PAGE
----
Alexander Wishart was born in the early hours of 25 March 1888 at 22 Hanover Square in Stranraer. He was the illegitimate son of William Wishart, a ropemaker from Kirkcaldy, and Elizabeth Campbell. On his birth certificate, he was recorded as ‘Alexander Wishart Campbell’, and it is likely that his mother, whose usual domicile was in Edinburgh, was visiting William, who at the time was resident at the Stranraer Reformatory – possibly teaching the boys rope-making on the old Dalrymple Terrace rope-walk.
It’s unknown how long Alexander lived in Stranraer. His father William was still resident there by the end of 1888 when he was summoned to the Court of Session in Edinburgh to face divorce proceedings brought forth by his first wife, Margaret Wishart (née Mitchell), however, by 1891 the family were living back in Edinburgh at 48 Potterrow. No paper evidence exists that Alexander’s parents were ‘regularly’ married, and it seems probable that they considered themselves married by cohabitation and repute.
Alexander’s mother died when he was nine years old, and less than a year later his father remarried to Helen McIntyre, a bookfolder residing in the same vicinity as the Wisharts. By 1901 the family were living not far from Potterrow at 7 West Nicholson Street. Alexander although still at school, had also gained employment as a butler’s boy.
According to Alexander’s nephew, William’s wife left the family while William was recovering in hospital from an unknown illness – taking anything of worth the family possessed with her. Proof this story is at least partly true can be seen in the 1911 census when William and his sons are to be found working on their own accounts as rope-spinners at 16 Baltic Street in Leith. William records that he is still a married man, yet Helen, who is living elsewhere in Edinburgh, maintains that she is a widow. The exact circumstances and nature of her departure will probably never be known, yet it is obvious from a diary written shortly after his death, that William’s sons had a close reverential bond with their father. In 1914, when Alexander was 26, his father died of a stroke and was buried in an unmarked grave in Rosebank cemetery, Leith.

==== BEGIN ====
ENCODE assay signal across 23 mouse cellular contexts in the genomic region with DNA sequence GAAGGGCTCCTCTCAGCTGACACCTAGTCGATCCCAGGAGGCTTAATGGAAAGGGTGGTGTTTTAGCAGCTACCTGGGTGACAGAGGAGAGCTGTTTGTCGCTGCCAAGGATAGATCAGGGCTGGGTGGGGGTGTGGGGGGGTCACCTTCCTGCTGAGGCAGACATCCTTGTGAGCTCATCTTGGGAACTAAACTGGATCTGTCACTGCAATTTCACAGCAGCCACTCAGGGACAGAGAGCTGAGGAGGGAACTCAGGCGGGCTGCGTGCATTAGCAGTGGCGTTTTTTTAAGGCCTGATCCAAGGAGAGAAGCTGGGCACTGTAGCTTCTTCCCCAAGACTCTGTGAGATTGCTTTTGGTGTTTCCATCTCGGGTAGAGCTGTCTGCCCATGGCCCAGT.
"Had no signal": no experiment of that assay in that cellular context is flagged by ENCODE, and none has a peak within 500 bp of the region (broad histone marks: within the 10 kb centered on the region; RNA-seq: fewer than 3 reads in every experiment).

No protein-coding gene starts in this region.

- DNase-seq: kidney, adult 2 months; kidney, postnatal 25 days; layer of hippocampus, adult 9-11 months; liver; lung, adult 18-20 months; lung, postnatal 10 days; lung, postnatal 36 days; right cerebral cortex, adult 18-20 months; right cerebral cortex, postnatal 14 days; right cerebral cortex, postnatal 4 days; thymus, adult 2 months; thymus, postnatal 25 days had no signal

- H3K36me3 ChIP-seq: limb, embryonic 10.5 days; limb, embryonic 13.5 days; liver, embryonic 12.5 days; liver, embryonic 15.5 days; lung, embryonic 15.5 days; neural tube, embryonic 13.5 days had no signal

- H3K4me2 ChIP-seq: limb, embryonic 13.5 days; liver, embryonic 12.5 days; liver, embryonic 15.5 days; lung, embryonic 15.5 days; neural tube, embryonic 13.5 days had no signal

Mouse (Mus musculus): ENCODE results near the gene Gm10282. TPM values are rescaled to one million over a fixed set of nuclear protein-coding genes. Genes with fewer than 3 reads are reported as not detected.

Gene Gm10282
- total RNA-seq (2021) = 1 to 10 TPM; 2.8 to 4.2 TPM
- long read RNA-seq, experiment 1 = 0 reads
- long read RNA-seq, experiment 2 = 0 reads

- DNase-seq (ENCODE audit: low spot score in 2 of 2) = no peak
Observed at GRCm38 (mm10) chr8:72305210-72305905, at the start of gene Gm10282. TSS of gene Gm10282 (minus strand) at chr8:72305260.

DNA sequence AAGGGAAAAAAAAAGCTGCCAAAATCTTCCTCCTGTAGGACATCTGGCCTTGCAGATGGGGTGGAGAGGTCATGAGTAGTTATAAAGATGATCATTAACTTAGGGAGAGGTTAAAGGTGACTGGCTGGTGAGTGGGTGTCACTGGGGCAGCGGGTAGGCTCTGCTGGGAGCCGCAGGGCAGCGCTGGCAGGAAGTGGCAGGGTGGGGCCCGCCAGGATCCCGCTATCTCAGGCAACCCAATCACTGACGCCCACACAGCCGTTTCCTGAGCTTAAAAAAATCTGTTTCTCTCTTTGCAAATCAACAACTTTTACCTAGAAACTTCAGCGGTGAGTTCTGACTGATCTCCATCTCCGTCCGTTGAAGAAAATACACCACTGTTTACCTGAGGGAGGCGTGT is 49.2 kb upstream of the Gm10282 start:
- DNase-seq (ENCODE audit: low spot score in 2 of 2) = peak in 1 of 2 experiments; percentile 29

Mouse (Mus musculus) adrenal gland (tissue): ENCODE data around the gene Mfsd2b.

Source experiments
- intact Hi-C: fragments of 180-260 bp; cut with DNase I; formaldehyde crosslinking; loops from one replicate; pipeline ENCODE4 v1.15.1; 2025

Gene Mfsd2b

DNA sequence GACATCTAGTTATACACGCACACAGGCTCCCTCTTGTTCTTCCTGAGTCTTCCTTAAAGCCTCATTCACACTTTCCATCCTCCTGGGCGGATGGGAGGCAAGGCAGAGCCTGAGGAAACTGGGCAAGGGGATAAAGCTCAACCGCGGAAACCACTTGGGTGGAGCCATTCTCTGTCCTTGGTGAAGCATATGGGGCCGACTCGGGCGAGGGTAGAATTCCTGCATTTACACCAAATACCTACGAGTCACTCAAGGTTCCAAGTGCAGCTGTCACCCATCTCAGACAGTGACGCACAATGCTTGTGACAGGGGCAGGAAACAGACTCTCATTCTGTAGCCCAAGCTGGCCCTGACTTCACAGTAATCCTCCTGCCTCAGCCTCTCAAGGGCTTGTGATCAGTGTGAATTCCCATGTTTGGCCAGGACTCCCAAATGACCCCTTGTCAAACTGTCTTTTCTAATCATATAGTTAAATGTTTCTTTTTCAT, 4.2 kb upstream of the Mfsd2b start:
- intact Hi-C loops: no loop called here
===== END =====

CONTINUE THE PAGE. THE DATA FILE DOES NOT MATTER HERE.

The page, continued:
Alexander continued to live with his older brother William in Baltic Street until 1916 when, along with his brother and new wife Jessie, he moved to 5 Ferrier Street in Leith.
Alexander was conscripted on 16 August 1916 and ordered to report to the Cockburn Street recruiting office in Edinburgh where he was assigned to the 2/4th Battalion Cameron Highlanders. He had been working as a dock labourer at the time and was almost immediately mobilised for active service and sent to Cromarty for training.
Almost four months later Alexander was transferred to the 12th Transport Battalion, Bedfordshire Regiment, which had been formed that month in Croydon as a training and administration unit supplying men for work at ports and docks. It seems likely that based on Alexander’s pre-war occupation, he was employed by the regiment in such places.